You might be on your own after you experience a catastrophic quake. You will need water, food and other essential supplies. You should have enough set aside for about three days. Help by way of local, state and federal agencies may be on the scene in timely manner, but it takes time to meet the most immediate needs when you need them. It could take hours or days. Consider the quake in Haiti or the most recent disaster with Hurricane Sandy.
It is quite possible that gas, electricity, water and sewage services will be down. Land lines and some cell phone towers may also be out of commission for days. You should put together supplies or a kit to help you cope with the difficulties you could face.
What Supplies Will You Need?
According to FEMA, you will need the following:
Water, food, and clean air are important things to have if an emergency happens. Each family or individual’s kit should be customized to meet specific needs, such as medications and infant formula. It should also be customized to include important family documents.
Recommended Supplies to Include in a Basic Kit:
– Water, one gallon of water per person per day, for drinking and sanitation
– Food, at least a three-day supply of non-perishable food
– Battery-powered radio and a NOAA Weather Radio with tone alert, and extra batteries for both
– Flashlight and extra batteries
– First Aid kit
– Whistle to signal for help
– Infant formula and diapers, if you have an infant
– Moist towelettes, garbage bags and plastic ties for personal sanitation
– Dust mask or cotton t-shirt, to help filter the air
– Plastic sheeting and duct tape to shelter-in-place
– Wrench or pliers to turn off utilities
– Can opener for food (if kit contains canned food)
– Clothing and Bedding If you disaster should strike during periods of cold weather; you will need warm clothing and bedding. Rethink your clothing and bedding supplies to account for growing children and other family changes. One complete change of warm clothing and shoes per person including:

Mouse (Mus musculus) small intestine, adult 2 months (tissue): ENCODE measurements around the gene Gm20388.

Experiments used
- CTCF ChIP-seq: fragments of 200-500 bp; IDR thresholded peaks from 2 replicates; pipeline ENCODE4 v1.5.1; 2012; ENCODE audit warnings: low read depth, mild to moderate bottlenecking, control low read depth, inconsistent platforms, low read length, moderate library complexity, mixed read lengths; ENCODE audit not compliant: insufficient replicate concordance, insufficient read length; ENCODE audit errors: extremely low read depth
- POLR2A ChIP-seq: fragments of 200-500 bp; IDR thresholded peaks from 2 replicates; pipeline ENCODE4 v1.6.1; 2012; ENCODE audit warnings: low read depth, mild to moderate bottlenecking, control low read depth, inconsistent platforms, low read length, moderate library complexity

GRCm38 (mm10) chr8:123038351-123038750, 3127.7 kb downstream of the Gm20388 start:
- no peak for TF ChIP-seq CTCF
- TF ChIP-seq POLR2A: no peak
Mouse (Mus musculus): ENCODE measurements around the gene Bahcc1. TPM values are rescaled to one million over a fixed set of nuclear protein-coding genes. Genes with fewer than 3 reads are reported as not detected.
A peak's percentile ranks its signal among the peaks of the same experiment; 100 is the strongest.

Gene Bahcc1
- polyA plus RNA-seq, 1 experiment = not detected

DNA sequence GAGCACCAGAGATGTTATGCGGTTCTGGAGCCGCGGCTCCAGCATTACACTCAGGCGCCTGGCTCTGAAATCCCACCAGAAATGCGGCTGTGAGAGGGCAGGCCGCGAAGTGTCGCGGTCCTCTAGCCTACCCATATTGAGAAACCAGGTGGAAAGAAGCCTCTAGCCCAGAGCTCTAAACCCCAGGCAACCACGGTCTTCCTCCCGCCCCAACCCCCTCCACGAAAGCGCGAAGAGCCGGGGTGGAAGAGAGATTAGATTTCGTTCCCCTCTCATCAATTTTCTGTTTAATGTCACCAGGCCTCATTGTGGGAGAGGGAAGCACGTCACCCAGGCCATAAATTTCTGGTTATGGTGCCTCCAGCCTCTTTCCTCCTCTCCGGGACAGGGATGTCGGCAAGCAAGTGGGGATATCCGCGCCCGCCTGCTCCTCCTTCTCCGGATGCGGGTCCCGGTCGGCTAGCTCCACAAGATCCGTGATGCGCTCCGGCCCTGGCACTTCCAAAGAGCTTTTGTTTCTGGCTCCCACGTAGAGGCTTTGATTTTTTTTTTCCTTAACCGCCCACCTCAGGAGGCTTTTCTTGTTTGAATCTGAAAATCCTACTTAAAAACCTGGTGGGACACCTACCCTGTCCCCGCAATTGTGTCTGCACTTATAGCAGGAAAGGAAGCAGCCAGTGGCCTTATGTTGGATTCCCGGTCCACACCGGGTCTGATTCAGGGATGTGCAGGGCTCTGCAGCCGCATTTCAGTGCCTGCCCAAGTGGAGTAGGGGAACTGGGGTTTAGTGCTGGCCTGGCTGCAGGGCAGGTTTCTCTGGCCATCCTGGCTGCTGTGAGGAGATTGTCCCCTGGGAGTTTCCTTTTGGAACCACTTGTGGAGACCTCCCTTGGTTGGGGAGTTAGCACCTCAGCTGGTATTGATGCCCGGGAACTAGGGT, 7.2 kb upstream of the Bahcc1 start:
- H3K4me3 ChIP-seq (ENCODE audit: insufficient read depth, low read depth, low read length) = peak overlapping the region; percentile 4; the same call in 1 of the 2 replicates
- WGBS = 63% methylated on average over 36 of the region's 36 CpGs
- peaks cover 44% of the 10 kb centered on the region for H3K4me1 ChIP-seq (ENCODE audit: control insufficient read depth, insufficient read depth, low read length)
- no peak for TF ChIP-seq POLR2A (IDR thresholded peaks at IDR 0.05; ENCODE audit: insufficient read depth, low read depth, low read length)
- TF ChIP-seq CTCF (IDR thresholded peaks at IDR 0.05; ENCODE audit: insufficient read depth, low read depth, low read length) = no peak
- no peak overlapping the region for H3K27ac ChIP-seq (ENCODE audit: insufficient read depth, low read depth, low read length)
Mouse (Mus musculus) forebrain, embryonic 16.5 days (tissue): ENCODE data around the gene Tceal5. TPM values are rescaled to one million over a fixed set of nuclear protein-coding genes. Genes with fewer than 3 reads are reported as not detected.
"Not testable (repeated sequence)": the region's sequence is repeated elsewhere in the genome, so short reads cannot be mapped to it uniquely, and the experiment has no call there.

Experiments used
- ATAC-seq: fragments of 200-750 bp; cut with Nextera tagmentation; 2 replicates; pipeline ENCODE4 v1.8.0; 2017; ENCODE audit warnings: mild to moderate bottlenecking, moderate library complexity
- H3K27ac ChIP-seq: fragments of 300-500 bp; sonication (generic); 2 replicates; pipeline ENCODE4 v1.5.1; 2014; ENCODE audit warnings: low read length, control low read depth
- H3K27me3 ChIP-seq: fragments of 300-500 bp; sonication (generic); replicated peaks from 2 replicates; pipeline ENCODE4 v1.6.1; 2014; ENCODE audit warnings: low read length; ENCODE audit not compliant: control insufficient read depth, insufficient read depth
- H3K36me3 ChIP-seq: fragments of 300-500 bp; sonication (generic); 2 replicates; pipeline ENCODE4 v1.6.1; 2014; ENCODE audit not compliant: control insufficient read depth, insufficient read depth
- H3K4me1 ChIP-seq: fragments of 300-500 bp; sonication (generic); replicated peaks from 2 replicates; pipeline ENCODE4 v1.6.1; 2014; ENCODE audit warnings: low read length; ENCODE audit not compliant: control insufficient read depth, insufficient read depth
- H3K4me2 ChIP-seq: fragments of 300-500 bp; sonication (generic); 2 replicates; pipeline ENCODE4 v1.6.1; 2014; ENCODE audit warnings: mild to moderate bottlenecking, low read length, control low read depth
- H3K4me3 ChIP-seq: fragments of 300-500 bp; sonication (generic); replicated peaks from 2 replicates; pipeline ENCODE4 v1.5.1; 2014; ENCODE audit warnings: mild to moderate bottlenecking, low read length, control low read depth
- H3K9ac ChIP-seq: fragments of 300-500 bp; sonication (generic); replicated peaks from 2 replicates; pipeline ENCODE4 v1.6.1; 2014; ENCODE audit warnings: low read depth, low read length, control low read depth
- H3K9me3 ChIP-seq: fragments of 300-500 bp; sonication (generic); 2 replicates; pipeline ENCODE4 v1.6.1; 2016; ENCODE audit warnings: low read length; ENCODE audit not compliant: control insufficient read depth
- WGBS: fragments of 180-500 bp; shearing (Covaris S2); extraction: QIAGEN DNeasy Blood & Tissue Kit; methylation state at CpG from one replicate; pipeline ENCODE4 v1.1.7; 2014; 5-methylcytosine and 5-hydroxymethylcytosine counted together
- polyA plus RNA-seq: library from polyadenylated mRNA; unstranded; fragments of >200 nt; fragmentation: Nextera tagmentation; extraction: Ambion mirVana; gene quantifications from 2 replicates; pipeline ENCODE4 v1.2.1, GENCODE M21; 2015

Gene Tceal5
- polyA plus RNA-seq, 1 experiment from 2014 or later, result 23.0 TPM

* A jacket or coat
* Long pants
* A long sleeve shirt or top
* Sturdy shoes
* A hat and gloves
* A sleeping bag or warm blanket for each person
– Emergency reference materials such as a first aid book or print out the information on www.ready.gov
– Rain gear
– Mess kits, paper cups, plates and plastic utensils
– Cash and change
– Paper towels
– Fire extinguisher
– Matches in a waterproof container
– Signal flare
– Paper, pencil, markers or pen
– Personal hygiene items including feminine supplies
– Household chlorine bleach – You can use bleach as a disinfectant (diluted nine parts water to one part bleach), or in an emergency you can use it to treat water. Use 16 drops of regular household liquid bleach per gallon of water. Do not use scented, color safe or bleaches with added cleaners.
– Medicine dropper
– Important family documents such as copies of insurance policies, identification and bank account records in a water proof, portable container.
Other Important Considerations
There are safety issues and prudent measures that should be planned for and implemented in advance of a natural disaster. Seismic strapping of your water heater should be a priority. In the event of an earthquake, your water heater is an important item in two ways.
Firstly, an unstable water heater can topple, causing the gas line to break and spew gas into the residence. It only takes a spark to ignite the natural gas with catastrophic consequences.
Secondly, keep in mind that a water heater sufficiently strapped will give you a supply of potable water. In most cases, this foresight will provide you with forty gallons of water.
If you are away at the time of the earthquake and a gas line in your residence breaks, you will also face a very hazardous condition; resulting in the destruction of your residence and the safety kit you have set aside for the natural disaster. The remedy for this issue is the installation of automatic gas shutoff devices, which may include excess flow gas shutoff valves and/or earthquake actuated gas shutoff valves. A plumber would be needed to install the device. If you haven’t the cash on hand to pay a plumber for the valve, then you should get a wrench to turn off the gas valve. These are manufactured specifically for the gas meter and are available at most hardware stores. You should have them attached to the gas meter.